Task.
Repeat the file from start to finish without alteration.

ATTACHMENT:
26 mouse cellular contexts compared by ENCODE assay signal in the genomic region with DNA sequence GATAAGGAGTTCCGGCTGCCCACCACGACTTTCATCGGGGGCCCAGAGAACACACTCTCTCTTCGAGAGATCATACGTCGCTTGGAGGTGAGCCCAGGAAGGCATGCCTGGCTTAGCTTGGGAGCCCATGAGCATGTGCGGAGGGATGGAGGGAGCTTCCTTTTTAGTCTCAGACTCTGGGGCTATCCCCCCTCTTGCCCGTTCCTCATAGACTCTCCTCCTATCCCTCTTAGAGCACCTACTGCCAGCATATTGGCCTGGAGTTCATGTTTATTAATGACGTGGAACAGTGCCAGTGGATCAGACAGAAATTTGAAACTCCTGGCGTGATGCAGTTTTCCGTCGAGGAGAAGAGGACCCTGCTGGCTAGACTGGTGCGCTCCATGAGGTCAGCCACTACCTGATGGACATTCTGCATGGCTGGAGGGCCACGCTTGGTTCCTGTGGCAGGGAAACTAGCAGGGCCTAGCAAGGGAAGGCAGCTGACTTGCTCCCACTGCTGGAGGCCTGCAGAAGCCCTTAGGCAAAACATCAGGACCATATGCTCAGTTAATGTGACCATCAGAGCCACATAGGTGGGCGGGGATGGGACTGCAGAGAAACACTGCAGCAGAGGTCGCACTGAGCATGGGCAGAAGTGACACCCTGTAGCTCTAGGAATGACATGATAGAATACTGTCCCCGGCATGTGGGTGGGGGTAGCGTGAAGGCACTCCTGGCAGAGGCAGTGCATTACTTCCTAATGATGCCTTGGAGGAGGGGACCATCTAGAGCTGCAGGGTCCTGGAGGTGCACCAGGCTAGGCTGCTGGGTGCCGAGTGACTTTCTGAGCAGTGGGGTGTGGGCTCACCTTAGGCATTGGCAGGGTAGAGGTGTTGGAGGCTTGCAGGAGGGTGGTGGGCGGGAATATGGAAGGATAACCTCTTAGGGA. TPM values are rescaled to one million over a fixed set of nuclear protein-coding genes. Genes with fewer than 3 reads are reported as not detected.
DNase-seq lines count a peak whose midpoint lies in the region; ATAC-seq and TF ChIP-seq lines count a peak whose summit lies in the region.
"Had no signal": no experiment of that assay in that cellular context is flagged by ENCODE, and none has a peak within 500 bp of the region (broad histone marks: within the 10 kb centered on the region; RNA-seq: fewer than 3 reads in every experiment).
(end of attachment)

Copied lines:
26 mouse cellular contexts compared by ENCODE assay signal in the genomic region with DNA sequence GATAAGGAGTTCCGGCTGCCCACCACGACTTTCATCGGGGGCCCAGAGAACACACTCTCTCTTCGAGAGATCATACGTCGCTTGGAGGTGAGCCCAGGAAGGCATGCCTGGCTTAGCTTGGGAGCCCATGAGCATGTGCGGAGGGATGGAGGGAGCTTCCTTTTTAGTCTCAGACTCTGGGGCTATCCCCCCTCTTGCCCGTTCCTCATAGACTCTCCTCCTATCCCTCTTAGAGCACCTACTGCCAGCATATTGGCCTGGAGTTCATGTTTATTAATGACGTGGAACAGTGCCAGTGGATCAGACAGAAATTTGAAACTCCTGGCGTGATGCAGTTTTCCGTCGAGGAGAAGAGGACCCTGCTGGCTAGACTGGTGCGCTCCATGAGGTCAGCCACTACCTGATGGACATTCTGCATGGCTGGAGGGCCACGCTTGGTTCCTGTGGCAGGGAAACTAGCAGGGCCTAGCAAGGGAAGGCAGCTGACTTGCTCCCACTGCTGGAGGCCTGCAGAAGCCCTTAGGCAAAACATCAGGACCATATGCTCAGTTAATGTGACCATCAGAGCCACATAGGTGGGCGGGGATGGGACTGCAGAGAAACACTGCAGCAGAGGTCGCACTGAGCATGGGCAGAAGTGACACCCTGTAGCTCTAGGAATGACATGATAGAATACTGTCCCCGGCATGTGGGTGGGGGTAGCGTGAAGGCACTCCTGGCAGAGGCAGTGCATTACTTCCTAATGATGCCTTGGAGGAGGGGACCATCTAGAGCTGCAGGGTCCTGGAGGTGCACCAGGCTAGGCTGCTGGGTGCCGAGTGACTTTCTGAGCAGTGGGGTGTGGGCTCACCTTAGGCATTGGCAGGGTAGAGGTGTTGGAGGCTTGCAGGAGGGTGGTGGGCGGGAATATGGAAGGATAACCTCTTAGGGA. TPM values are rescaled to one million over a fixed set of nuclear protein-coding genes. Genes with fewer than 3 reads are reported as not detected.
DNase-seq lines count a peak whose midpoint lies in the region; ATAC-seq and TF ChIP-seq lines count a peak whose summit lies in the region.
"Had no signal": no experiment of that assay in that cellular context is flagged by ENCODE, and none has a peak within 500 bp of the region (broad histone marks: within the 10 kb centered on the region; RNA-seq: fewer than 3 reads in every experiment).